Tea Time – Reflections on Tea

October 21st, 2011 / comments 3

Tea time c egbert Tea Time   Reflections on Tea

Carol Egbert

My thoughts often turn to tea, a cup of tea, a pot of tea, a tea cup, a tea pot.  You might enjoy an image I discovered this morning. Here’s the link. 

I drink English Breakfast tea  with lime.  Char, my friend with a green Aga, served Irish Breakfast tea with thin slices of lime studded with a four whole cloves. … read more

Concord Grape Focaccia

October 12th, 2011 / Comments 0

I found concord grapes in the market last weekend and they transported me back to my childhood and Ruby’s grape arbor. Ruby was a gardener and a cook who lived next door.

concord grapes co Concord Grape Focaccia

Concord Grapes Carol Egbert

She showed me how to use small clippers to harvest the bunches of fragrant, purple-black grapes. We sat on her back porch and watched birds feasting on grapes as we separated the ripe grapes from the stems, leaves and spider webs. Ruby always used the grapes we gathered to make enough grape jelly for a winter’s worth of peanut butter and jelly sandwiches. … read more

Sour Cream Peach Pie

August 26th, 2011 / Comments 1

Last week, everywhere I went, people were talking about peaches, not just any peaches, but Pennsylvania and New Jersey peaches.peach basket c egbert Sour Cream Peach Pie

Conversations about where the best peaches where grown quickly turned to debates about whether peaches should be baked in a pie, poached in wine, sliced and covered with heavy cream or eaten out of hand. Not only were the peaches welcome for their flavor, they also provided a welcome diversion from the endless conversations about the world economic crisis, presidential candidates, wars and riots. I overheard a debate between two friends about the relative merits of lattice crust or streusel topping on peach pie. All the talk about pies, cobblers and crumbles made me hungry. I stopped at the market and filled a bag with peaches from Pennsylvania, the state where I was raised.

My peach extravaganza began by dropping three peaches into boiling water for a minute, then immersing them in cold water, slipping off the peel and slicing them into two bowls. I added a squeeze of lemon juice and a rounded teaspoon of sugar to each bowl and invited Charles to share a mid-afternoon snack in the garden. Perfection!Time to move onto peach pie. The lattice vs. streusel debate had me thinking. I remembered a recipe for a sour cream apple pie with a streusel topping and decided to adapt it. Here’s how I did it: … read more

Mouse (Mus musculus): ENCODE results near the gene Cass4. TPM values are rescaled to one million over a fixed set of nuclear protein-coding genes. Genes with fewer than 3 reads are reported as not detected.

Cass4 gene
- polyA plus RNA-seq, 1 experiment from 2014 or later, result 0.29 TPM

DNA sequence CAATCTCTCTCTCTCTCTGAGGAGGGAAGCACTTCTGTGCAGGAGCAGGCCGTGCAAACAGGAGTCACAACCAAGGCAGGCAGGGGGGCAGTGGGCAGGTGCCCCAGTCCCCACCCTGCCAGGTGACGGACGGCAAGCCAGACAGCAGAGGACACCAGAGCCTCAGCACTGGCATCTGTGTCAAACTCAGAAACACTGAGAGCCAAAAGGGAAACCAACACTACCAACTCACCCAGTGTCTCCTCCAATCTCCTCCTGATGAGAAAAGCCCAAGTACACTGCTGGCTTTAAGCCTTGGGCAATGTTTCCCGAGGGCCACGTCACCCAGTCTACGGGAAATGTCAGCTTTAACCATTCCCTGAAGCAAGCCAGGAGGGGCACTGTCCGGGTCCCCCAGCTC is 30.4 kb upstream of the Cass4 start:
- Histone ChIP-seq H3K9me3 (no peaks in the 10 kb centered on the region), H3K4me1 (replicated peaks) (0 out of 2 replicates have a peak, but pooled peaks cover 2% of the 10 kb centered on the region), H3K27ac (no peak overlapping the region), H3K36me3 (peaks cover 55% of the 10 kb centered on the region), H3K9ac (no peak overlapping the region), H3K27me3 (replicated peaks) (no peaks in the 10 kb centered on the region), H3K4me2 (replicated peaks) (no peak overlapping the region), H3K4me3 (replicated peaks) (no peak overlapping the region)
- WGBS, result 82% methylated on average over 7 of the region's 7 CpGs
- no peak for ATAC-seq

Quinoa Salad – A Middle Eastern Dinner Salad

August 17th, 2011 / comments 2

Quinoa is the seed from a plant related to beets, spinach and tumbleweed. Who knew? Tumbleweed makes me think of Gene Autry singing ‘… rolling along with the tumbling, tumbleweed’, but quinoa originated in the Andes Mountains where it has been an important food for more than six thousand years.

A gluten free, complete protein it was called the ‘mother of all grains’.

With all of this to recommend it, I decided to add it to my pantry. My first quinoa creation was a resounding failure – a mushy mixture that tasted like wet laundry, (Actually, I have never eaten wet or dry laundry, but that’s the best description I can come up with). … read more

Whole Grain Seedy Bread

August 10th, 2011 / comments 2

I’d been doing everything possible to avoid going to the grocery store. I didn’t want to sit in the car, get stuck in road construction traffic or push a grocery cart up and down the air conditioned aisles of the grocery store when I could be taking our puppy Gracie for a swim in the pond. But, we still had to eat and, to Charles, lunchtime is sandwich time and he hasn’t figured out a way to make a sandwich without bread. The time had come for Charles to learn how to make a loaf of bread.

toaster c egbert Whole Grain Seedy Bread


Making bread can be a long and complicated process. Some dedicated bakers begin by hunting, capturing and nurturing the wild yeast floating in the air. Sour dough starters begin as a slurry of flour and water and with a little luck, a fair amount of patience and enough time, nearly a week, it is possible to make a loaf of yeast bread. Although Charles was willing, lunchtime was looming. We didn’t have three days we had less than three hours. Luckily we had active dry yeast in the pantry. Rather than making a loaf of slow rise, knead-before-you-bake bread we would make a quick loaf of hearty batter bread. Here’s how we did it: … read more

Sesame Noodles & Ginger Sauce

July 14th, 2011 / comments 3

adirondack chair l Sesame Noodles & Ginger Sauce

Watercolor painting by Carol Egbert

Saturday, white puffy clouds danced across the cobalt blue sky, the grass was freshly mowed and my Kindle was giving me that ‘come hither’ look. It was a day to make one of my favorite (nearly) no-cook, (almost) zero effort dinners. This dinner has four steps:

  • Determine menu
  • See what’s in the pantry and fridge
  • Go to market for what isn’t
  • Pull dinner together

Charles and I decided to split the tasks. I decided we would have roasted chicken with pink ginger sauce, sesame noodles and a nectarine salad. I found soy sauce, cayenne pepper, vinegar, canola oil, garlic, honey, sesame seeds and sesame oil in the pantry and mayonnaise, sour cream, catsup and pickled ginger in the fridge. Charles went to the market to get a rotisserie cooked chicken, a box of pasta, scallions, fresh ginger and some nectarines. I got lost in my book and snoozed a bit.

When I woke up, I put a large pot of water on the stove over medium heat. In less than half an hour after Charles returned from the market, we sat down to an Asian inspired summer dinner. Here’s how we did it:

… read more

Where Am I?

You are currently browsing the watercolor painting category at Vermont food from a country kitchen – Carol Egbert.